Veteran guard Ray Allen joined Dennis & Callahan from Celtics training camp in an interview that aired Friday morning.
Allen is well known for his incredible fitness. At age 36, he said he doesn't feel like one of the league's elder players.
"I don't feel older," he said. "The only time I feel older is based on outside pressure from the younger guys that come in the organization. You see guys that are 22 years old coming in and they have so much energy. It's interesting when they say they're tired. Because I don't get tired now. You just know how to manage your body, prepare, get in the gym early enough so you can be ready for practice. When I was younger, I never had to do that. They're there now, but I'm trying to get them to where they start understanding how to prepare."
Looking at the changes to the Celtics this season -- mainly to the bench -- Allen said there are a couple of players who can make a big impact.
"The questions that we had coming into '07-08 were how well we could get together as a starting unit," he said. "The guys around helped us get to the point where we needed to be, that we could be a great team and we could have great chemistry. We don't really question who we are as a starting unit. You know what you're going to get out of Paul [Pierce], [Rajon] Rondo, myself and Kevin [Garnett]. We just have to make sure we sustain that and stay healthy. At the same time, we've got to make sure that we bring the guys along with us that are new to the fold.
"Each one of those guys brings their own bit of fascination to this mix. You take Keyon Dooling. I think since I've been here, we've never really had a solid, solid backup point guard that could really run our second unit, and Doc [Rivers] didn't have to worry about when Rondo came out of the game if we lost control of the game as much. Keyon is a guy that we've all played against, and he gave us such tremendous fits on other teams because he knew how to run a team.
"And then we've got athleticism with Chris Wilcox. I played with him in Seattle. He was a huge threat, because he can run the floor like a gazelle and he can play above the rim as well. So, we have guys on this roster that can help. I look forward to it. And I don't think it will take that much of an adjustment period."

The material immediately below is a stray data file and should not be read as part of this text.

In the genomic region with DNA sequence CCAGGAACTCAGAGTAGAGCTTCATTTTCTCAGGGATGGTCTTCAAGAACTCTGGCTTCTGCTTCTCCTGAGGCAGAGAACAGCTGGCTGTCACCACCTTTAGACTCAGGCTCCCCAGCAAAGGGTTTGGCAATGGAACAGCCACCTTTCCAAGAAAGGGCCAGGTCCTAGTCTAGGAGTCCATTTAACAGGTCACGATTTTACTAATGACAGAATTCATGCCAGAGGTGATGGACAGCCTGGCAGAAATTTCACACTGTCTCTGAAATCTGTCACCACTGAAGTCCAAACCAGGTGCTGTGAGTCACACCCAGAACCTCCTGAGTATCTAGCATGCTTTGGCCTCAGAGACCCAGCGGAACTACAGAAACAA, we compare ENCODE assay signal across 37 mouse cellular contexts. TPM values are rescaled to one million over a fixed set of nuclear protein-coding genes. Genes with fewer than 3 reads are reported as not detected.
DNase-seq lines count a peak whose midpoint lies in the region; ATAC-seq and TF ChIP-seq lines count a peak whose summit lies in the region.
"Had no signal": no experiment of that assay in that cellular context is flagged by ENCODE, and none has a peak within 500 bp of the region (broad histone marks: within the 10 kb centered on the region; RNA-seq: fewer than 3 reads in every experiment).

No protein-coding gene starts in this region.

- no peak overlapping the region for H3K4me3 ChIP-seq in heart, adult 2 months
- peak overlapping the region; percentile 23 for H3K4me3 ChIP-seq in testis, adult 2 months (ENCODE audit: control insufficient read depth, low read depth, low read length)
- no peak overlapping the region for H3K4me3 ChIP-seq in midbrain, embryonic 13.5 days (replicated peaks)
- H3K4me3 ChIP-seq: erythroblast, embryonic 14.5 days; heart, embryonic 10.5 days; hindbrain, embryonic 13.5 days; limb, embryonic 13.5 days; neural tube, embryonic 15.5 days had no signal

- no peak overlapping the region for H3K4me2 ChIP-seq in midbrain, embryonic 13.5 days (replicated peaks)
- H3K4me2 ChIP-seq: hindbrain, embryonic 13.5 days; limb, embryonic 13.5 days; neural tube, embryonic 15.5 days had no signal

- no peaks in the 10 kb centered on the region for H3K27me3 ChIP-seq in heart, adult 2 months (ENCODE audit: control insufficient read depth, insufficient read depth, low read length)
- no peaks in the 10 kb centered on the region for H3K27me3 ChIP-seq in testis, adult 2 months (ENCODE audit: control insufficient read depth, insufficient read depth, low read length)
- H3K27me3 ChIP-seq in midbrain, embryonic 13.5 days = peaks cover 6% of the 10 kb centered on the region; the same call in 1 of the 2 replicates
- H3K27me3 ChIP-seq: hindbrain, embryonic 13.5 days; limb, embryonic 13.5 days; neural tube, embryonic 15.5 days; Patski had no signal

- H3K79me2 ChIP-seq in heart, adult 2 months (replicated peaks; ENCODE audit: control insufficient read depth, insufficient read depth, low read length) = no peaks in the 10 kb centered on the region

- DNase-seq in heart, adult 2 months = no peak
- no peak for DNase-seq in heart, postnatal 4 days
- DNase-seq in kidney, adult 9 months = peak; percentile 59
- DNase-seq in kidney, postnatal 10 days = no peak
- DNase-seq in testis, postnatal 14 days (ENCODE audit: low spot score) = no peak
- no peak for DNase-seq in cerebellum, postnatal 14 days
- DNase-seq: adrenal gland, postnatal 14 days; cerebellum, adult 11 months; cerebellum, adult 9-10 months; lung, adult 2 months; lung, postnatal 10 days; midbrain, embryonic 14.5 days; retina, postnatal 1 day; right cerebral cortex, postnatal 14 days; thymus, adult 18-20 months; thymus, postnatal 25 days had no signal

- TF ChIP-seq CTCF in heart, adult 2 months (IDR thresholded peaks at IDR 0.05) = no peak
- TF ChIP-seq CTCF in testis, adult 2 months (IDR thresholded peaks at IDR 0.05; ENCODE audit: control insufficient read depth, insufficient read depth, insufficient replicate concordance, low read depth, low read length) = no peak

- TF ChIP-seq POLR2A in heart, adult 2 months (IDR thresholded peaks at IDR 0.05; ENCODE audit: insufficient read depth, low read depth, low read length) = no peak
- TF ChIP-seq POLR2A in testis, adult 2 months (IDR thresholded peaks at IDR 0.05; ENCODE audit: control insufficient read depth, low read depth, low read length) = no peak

Following are more highlights from the conversation.
On his NBA future: "When I decide to stop playing, it won't be because of me. I think it will be more because of my circumstances. … Obviously, for one, if I'm not here anymore, that's a huge deterrent. You end up having to play somewhere that's not to the standards of where I've been in here for these last four or five years. Physically, I'm in a great place. So, I don't worry about that at all. But again, there's so many unforeseen circumstances that can take place that can cause me to say it's time for me to hang it up."
On re-signing with the Celtics when his contract expires after this season: "Am I thinking about it? Yeah, of course I'm thinking about it. I don't need or want to go anywhere. But we've got to get the rally hats going so we can sign that new deal. That's a Danny Ainge question. But of course I'd love to continue to be here."
On running the Boston Marathon: "There was a point where throughout these last couple of months they said the season was in jeopardy. I said, well, if the season's in jeopardy, then I'll run the Boston Marathon. I'll just train all winter long. I'll run some small [races]. I'll go to Florida and try and run some 5 and 10Ks, a half-marathon, and build up to the Boston Marathon. Because my wife did it and my mom did it. So, I can't even take that claim of saying that I'm the best runner in the house anymore because they ran the marathon. I feel like I'm behind, so I've got to do it at some point."